Many people take it for granted that wine gets better as it ages. Lafite '82, Romanee-Conti '90... Only those that have been preserved in a cellar for ten, twenty years or more can be regarded as fine wine, showing the real flavors.
But is it true? Are all wines meant to be aged? Well, the answer might be a little bit complicated… Keep reading!
Do all wines need to be aged?
Actually, 90% of the wines on the market are meant to be enjoyed within 2-3 years after bottling. For example, unoaked Sauvignon Blanc from Loire Valley or Marlborough, New Zealand, Gamay from Beaujolais or entry-level Pinot noir from Burgundy are all supposed to be enjoyed when young which helps to maintain their fragrant aromas, high acidity as well as refreshing fruit flavors.
2010 Beaujolais-villages would be passed its drinking age today
Typically, only the finest wines are meant to be aged (from five years to several decades) to highlight their concentrated flavors and make their bouquet become more complex. Aging helps wines develop their aromas more profoundly and in the case of red wines, will help tannins and acidity to get smoother.
Chateau Lafite Rothschild, one of the world's finest, has strong aging potential
Entry-level wines produced in big quantities, made with grapes of a lower quality or from younger vines will often not benefit from bottle aging and might, instead, become stale, overly oxidized or just undrinkable.
What does a wine need to age?
Basically, red wines that are high in tannins and acidity, and which have a sufficiently concentrated flavor profile are meant to be aged. Also, there are specific grape varieties that will show better aging potential, such as Cabernet Sauvignon, Pinot Noir, Merlot or even Syrah.
White wines from the Corton-Charlemagne Grand Cru become more complex as they age
Additionally, some fine white wines have strong aging potential as well, such as the ones made with Chardonnay, Riesling or Gruner Veltliner, especially compared to dry wines made with more aromatic grapes such as Sauvignon blanc or Gewurztraminer, which are best enjoyed young and fresh. These white wines usually need high acidity and, again, high concentration of flavors.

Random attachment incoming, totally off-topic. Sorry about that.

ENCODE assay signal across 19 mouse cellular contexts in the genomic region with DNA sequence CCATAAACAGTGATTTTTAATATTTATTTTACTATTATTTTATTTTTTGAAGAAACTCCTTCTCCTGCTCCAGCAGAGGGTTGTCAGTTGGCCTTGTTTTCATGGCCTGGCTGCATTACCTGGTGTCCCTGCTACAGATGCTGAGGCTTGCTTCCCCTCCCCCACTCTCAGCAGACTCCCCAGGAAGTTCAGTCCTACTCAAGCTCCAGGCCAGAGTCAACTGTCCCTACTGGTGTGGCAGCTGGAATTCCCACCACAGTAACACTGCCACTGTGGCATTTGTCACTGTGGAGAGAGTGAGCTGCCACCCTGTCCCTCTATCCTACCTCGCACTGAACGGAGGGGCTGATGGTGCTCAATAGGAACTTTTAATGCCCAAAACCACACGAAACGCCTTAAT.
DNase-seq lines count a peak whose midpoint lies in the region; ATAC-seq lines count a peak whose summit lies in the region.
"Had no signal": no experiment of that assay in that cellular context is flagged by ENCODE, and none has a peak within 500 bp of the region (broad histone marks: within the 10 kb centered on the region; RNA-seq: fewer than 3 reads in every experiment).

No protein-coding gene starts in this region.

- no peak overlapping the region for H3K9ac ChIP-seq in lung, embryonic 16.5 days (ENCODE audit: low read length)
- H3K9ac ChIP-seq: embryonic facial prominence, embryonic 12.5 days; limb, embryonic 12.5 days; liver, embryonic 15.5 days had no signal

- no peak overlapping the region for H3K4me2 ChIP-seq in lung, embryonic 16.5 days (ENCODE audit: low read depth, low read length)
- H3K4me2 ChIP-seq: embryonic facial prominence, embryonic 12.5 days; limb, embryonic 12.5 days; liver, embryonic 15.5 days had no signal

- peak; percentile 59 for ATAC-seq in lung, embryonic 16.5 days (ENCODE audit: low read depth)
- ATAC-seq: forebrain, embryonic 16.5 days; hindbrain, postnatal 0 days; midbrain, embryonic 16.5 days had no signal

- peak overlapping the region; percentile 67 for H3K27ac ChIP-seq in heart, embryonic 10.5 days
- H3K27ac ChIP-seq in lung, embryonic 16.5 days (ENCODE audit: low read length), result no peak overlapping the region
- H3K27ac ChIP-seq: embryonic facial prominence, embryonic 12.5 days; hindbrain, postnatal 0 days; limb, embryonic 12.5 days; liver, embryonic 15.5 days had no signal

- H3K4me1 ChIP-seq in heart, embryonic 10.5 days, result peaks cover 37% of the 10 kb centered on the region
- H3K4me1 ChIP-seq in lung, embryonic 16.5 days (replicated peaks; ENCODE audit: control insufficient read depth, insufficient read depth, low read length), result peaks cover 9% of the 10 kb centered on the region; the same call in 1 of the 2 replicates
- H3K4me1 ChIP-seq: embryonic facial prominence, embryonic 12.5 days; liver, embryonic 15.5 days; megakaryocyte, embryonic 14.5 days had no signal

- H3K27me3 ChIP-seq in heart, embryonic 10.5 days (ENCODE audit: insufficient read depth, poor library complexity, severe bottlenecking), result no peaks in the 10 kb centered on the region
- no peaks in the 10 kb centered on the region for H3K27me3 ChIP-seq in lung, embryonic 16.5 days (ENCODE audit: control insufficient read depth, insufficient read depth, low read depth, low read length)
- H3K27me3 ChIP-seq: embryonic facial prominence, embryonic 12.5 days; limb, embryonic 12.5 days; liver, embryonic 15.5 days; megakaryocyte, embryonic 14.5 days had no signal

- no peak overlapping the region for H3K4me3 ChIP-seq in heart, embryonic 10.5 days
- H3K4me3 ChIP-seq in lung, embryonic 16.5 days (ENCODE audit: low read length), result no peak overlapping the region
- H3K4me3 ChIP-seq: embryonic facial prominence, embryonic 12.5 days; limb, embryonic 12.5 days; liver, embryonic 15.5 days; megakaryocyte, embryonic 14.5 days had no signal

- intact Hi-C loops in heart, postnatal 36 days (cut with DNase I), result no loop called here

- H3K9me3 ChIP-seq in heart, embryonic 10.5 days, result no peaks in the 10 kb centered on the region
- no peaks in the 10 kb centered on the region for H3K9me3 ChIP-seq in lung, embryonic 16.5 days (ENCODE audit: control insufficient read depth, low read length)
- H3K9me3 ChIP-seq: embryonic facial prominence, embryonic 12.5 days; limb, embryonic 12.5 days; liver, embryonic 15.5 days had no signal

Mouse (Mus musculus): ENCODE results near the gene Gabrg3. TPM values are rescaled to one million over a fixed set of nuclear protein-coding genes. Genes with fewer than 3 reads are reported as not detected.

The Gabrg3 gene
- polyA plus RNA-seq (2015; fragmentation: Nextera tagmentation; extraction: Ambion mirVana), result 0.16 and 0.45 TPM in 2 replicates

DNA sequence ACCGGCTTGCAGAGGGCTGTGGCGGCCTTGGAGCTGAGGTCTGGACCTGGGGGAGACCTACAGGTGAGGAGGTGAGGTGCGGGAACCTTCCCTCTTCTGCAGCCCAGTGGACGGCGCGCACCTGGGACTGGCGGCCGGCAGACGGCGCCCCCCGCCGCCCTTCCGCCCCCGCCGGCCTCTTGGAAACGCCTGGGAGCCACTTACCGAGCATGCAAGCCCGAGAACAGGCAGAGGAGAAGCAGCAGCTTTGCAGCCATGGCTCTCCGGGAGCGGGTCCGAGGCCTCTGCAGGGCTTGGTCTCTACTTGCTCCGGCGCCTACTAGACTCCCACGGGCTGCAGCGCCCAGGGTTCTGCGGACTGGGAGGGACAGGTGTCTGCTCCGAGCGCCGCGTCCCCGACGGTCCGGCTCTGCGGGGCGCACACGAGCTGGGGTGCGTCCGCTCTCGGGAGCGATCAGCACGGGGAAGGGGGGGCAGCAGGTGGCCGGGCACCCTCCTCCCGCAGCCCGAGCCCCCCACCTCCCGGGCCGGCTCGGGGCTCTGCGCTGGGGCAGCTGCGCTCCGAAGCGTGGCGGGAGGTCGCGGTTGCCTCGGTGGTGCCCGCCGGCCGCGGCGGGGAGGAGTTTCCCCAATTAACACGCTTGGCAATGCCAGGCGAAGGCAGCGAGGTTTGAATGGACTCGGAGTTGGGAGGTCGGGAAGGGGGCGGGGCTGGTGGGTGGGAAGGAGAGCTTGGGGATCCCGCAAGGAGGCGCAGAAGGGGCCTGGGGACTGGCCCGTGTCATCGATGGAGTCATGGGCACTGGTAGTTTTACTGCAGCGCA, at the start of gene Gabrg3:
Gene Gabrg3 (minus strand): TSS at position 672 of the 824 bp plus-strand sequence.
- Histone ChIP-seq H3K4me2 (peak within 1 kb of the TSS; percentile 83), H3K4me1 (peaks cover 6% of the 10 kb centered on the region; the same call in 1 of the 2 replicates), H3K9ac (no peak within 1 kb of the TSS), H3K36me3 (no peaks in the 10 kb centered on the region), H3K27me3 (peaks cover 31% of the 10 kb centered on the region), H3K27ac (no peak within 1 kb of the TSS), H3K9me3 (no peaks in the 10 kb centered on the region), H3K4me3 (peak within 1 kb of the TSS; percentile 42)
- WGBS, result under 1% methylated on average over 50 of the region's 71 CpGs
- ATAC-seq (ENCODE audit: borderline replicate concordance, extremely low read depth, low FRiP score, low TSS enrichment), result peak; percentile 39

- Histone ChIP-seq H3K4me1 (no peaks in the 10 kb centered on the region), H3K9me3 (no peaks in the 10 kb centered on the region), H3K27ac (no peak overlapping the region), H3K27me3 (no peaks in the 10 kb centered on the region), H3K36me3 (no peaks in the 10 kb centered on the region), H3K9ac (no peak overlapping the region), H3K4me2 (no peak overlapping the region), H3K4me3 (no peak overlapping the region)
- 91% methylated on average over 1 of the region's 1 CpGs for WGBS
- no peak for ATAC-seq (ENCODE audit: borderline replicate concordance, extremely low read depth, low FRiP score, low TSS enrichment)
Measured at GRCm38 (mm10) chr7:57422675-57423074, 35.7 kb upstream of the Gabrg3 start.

Lastly, we shall mention that sweet wines are also good examples of wines that can age, thanks to their high sugar content and acidity which help to protect the wine from spoilage. The finest sweet wines from Sauternes or Tokaj can indeed age for decades and sometimes centuries.
Does winemaking affect the aging capacity?
Absolutely! A wine made in a completely airtight environment will generally not benefit from bottle aging. On the other hand, allowing a small quantity of oxygen to enter in contact with the wine would result in a slow and limited oxidation which helps to develop more complex aromas and will let the wine become more resistant over time.
The above is achieved, for example, with the use of oak barrels for fermentation and/or aging (before bottling) since they are not entirely sealed, allowing a bit of air to enter. Meanwhile, as soon as phenolic substances in wine get in contact with the oak barrel, additional flavors are created.
The age of vines also affects the aging capacity of the wines made with their grapes. Indeed, older vines usually produce less grapes but of a higher quality and flavor concentration level, giving birth to wines that will become more resistant to time, and which will express their full potential after some years spent in the bottle.
60 years old grenache vine vs. 3 years old ones
The quality of a bottle of wine can not be judged solely by its age and older wines may not necessarily be more valuable than younger ones. Always keep in mind differences in styles and winemaking techniques. And additionally, keep reading our articles and attending our courses!
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